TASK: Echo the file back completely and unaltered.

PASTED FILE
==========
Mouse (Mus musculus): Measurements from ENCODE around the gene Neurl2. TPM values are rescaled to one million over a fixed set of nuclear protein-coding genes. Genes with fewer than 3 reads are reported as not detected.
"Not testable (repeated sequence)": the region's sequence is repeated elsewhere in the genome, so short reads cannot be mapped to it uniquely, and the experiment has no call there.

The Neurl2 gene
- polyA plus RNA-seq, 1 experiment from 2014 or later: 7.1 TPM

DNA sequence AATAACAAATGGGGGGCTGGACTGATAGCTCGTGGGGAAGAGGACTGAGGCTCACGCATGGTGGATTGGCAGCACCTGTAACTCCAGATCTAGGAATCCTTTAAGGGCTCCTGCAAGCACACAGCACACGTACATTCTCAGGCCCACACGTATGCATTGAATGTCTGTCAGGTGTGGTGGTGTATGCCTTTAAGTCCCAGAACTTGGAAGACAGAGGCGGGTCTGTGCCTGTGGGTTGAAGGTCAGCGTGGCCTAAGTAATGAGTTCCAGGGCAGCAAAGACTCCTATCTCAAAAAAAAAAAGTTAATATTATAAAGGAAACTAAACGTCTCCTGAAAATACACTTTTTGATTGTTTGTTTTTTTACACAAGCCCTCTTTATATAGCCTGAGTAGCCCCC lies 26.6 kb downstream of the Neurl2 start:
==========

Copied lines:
Mouse (Mus musculus): Measurements from ENCODE around the gene Neurl2. TPM values are rescaled to one million over a fixed set of nuclear protein-coding genes. Genes with fewer than 3 reads are reported as not detected.
"Not testable (repeated sequence)": the region's sequence is repeated elsewhere in the genome, so short reads cannot be mapped to it uniquely, and the experiment has no call there.

The Neurl2 gene
- polyA plus RNA-seq, 1 experiment from 2014 or later: 7.1 TPM

DNA sequence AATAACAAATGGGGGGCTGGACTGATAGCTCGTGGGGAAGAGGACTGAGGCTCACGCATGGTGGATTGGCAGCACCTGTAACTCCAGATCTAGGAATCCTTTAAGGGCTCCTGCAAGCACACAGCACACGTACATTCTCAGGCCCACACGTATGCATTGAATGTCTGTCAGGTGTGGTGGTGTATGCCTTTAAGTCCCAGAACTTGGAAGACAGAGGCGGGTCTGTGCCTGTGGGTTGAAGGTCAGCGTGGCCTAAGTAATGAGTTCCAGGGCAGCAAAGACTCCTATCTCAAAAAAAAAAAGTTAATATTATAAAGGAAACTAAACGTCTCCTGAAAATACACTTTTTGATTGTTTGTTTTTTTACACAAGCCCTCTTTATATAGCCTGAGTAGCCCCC lies 26.6 kb downstream of the Neurl2 start: